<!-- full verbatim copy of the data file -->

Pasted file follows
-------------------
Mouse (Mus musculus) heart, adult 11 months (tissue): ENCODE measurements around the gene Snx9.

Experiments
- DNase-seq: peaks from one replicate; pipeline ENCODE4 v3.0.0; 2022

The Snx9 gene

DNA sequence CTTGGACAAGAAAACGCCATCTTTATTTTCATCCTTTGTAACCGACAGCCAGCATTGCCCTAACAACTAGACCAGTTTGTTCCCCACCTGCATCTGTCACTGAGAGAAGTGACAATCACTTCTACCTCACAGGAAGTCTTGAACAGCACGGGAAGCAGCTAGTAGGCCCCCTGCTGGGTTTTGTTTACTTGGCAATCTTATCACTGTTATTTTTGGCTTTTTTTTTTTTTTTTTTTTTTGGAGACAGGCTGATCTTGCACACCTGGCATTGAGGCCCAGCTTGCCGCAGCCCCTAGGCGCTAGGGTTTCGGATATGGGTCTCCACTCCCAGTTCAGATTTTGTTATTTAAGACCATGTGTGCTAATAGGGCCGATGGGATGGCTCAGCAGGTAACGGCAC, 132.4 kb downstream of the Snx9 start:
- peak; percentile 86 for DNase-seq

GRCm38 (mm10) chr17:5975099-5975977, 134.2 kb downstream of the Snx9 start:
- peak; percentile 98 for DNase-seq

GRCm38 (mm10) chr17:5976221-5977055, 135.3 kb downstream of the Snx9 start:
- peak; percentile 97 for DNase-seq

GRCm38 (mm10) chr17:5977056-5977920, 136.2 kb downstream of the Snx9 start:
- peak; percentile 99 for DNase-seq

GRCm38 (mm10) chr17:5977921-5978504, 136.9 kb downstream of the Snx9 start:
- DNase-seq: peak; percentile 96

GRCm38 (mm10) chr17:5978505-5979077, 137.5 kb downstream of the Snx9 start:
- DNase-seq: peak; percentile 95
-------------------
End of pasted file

Mouse (Mus musculus) heart, adult 11 months (tissue): ENCODE measurements around the gene Snx9.

Experiments
- DNase-seq: peaks from one replicate; pipeline ENCODE4 v3.0.0; 2022

The Snx9 gene

DNA sequence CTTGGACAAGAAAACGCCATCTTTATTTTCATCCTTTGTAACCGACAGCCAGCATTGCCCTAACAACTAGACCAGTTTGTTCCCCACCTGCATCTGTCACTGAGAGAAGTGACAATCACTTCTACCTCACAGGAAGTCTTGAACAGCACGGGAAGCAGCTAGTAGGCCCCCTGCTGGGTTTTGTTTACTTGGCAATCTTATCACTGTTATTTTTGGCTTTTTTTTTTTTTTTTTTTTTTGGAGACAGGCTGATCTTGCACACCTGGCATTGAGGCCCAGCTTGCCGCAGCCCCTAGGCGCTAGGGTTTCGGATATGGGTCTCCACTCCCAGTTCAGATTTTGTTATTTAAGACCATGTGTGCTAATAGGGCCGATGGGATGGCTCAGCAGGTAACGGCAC, 132.4 kb downstream of the Snx9 start:
- peak; percentile 86 for DNase-seq

GRCm38 (mm10) chr17:5975099-5975977, 134.2 kb downstream of the Snx9 start:
- peak; percentile 98 for DNase-seq

GRCm38 (mm10) chr17:5976221-5977055, 135.3 kb downstream of the Snx9 start:
- peak; percentile 97 for DNase-seq

GRCm38 (mm10) chr17:5977056-5977920, 136.2 kb downstream of the Snx9 start:
- peak; percentile 99 for DNase-seq

GRCm38 (mm10) chr17:5977921-5978504, 136.9 kb downstream of the Snx9 start:
- DNase-seq: peak; percentile 96

GRCm38 (mm10) chr17:5978505-5979077, 137.5 kb downstream of the Snx9 start:
- DNase-seq: peak; percentile 95